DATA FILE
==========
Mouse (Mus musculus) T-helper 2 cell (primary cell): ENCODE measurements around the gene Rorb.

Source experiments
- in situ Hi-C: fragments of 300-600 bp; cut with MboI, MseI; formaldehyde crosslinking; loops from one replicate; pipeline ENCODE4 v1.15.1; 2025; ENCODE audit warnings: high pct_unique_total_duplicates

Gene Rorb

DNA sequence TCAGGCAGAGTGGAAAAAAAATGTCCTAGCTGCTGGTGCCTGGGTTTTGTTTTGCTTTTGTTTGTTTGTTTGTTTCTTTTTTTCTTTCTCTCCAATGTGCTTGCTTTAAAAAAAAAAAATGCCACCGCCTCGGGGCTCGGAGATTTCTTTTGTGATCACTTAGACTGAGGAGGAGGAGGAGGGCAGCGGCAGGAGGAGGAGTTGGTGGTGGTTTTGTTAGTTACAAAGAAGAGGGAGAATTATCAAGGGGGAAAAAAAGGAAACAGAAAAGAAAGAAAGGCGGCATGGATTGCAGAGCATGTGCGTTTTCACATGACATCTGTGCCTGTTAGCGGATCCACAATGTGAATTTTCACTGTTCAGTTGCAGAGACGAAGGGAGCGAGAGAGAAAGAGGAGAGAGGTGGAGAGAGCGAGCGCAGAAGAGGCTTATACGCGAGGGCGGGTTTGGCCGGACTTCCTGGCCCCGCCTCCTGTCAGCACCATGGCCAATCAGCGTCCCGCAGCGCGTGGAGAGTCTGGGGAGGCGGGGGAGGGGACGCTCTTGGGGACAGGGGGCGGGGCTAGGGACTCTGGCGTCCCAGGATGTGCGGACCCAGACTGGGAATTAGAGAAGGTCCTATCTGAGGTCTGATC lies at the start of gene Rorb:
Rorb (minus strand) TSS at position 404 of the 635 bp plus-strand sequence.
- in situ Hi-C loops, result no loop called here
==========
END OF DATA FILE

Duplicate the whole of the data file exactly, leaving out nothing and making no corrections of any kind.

Mouse (Mus musculus) T-helper 2 cell (primary cell): ENCODE measurements around the gene Rorb.

Source experiments
- in situ Hi-C: fragments of 300-600 bp; cut with MboI, MseI; formaldehyde crosslinking; loops from one replicate; pipeline ENCODE4 v1.15.1; 2025; ENCODE audit warnings: high pct_unique_total_duplicates

Gene Rorb

DNA sequence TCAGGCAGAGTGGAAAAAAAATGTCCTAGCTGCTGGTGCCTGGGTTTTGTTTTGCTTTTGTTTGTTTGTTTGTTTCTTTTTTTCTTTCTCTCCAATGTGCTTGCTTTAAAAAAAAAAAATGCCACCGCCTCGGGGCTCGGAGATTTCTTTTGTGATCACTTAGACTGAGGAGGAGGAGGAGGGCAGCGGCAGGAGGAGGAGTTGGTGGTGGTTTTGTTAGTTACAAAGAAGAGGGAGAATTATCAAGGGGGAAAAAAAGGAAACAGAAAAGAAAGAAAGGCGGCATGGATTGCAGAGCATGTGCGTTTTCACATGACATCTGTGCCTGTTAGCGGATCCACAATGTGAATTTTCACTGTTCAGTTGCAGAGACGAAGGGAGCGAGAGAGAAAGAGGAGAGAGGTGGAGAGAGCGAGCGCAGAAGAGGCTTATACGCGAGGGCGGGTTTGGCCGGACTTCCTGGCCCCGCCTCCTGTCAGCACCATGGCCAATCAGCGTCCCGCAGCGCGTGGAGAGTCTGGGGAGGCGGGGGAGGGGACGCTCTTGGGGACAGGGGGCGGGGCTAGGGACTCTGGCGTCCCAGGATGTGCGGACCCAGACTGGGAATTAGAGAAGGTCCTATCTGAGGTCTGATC lies at the start of gene Rorb:
Rorb (minus strand) TSS at position 404 of the 635 bp plus-strand sequence.
- in situ Hi-C loops, result no loop called here